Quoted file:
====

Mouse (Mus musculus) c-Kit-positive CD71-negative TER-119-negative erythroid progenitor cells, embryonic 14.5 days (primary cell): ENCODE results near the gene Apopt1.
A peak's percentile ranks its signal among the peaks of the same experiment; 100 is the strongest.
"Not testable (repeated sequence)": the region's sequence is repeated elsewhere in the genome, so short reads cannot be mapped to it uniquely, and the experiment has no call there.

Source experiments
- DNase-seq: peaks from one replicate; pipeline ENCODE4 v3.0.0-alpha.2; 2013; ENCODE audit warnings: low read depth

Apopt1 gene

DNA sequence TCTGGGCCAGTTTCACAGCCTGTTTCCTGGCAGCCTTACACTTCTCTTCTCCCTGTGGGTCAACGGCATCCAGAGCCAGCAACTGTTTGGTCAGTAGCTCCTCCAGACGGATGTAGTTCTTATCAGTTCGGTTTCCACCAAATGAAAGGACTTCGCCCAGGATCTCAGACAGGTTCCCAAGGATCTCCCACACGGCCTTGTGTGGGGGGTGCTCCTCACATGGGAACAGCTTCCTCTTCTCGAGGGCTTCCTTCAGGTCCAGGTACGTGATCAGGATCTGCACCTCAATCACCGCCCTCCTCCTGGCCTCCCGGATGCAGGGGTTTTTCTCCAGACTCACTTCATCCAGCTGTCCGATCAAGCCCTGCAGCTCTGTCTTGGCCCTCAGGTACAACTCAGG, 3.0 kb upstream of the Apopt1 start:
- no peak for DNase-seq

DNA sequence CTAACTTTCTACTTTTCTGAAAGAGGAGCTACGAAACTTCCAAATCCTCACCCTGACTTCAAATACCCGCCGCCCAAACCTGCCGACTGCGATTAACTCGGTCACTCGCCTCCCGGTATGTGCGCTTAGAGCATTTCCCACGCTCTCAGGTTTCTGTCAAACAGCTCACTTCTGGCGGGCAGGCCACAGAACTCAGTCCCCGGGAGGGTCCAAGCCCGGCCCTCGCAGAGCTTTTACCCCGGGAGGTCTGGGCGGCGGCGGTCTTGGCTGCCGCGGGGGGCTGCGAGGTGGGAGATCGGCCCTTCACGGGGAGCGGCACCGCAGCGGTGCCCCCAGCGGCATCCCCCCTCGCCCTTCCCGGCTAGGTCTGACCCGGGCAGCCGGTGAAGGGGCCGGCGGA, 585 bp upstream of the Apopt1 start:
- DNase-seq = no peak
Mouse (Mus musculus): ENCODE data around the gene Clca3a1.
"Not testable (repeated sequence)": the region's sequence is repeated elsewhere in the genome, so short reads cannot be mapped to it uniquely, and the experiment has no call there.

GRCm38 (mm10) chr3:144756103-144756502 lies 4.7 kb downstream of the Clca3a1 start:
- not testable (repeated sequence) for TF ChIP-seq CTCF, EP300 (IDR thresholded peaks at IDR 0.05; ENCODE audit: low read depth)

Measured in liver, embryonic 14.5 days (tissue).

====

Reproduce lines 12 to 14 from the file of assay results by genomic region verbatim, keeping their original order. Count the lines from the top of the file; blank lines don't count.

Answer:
"Not testable (repeated sequence)": the region's sequence is repeated elsewhere in the genome, so short reads cannot be mapped to it uniquely, and the experiment has no call there.

GRCm38 (mm10) chr3:144756103-144756502 lies 4.7 kb downstream of the Clca3a1 start:
- not testable (repeated sequence) for TF ChIP-seq CTCF, EP300 (IDR thresholded peaks at IDR 0.05; ENCODE audit: low read depth)